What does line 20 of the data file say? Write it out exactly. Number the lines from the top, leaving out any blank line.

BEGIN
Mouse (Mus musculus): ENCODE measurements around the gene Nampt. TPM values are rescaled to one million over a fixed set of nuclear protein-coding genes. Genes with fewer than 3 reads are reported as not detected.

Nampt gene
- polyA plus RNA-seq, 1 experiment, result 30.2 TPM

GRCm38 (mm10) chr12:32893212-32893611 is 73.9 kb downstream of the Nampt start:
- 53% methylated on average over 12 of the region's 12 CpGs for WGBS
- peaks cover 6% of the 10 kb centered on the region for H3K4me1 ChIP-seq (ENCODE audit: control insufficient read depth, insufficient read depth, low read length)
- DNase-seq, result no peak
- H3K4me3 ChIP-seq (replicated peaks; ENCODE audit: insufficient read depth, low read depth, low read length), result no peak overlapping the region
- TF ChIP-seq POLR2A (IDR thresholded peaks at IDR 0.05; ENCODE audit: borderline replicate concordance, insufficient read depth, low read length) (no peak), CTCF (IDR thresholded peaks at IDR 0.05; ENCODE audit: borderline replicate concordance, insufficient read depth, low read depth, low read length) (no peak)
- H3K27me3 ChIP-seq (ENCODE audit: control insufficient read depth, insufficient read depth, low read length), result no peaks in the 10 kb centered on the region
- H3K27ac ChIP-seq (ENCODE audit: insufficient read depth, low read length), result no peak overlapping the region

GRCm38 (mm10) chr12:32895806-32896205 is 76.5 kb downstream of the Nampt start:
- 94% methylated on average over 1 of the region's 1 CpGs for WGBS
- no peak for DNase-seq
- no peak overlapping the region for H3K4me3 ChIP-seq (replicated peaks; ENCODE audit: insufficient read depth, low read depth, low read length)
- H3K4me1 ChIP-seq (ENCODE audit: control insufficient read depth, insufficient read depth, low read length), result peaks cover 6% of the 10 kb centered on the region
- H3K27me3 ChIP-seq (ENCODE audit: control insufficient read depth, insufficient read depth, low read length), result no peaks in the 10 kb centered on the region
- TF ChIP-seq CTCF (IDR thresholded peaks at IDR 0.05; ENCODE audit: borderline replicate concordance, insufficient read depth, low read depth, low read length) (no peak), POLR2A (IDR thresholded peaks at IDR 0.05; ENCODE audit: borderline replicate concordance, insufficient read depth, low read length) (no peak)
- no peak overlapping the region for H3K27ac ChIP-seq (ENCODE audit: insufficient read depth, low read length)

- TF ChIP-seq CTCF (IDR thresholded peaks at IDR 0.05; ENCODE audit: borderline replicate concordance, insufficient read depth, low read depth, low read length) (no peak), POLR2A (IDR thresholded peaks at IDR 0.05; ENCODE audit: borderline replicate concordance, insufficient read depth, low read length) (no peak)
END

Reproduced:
- TF ChIP-seq CTCF (IDR thresholded peaks at IDR 0.05; ENCODE audit: borderline replicate concordance, insufficient read depth, low read depth, low read length) (no peak), POLR2A (IDR thresholded peaks at IDR 0.05; ENCODE audit: borderline replicate concordance, insufficient read depth, low read length) (no peak)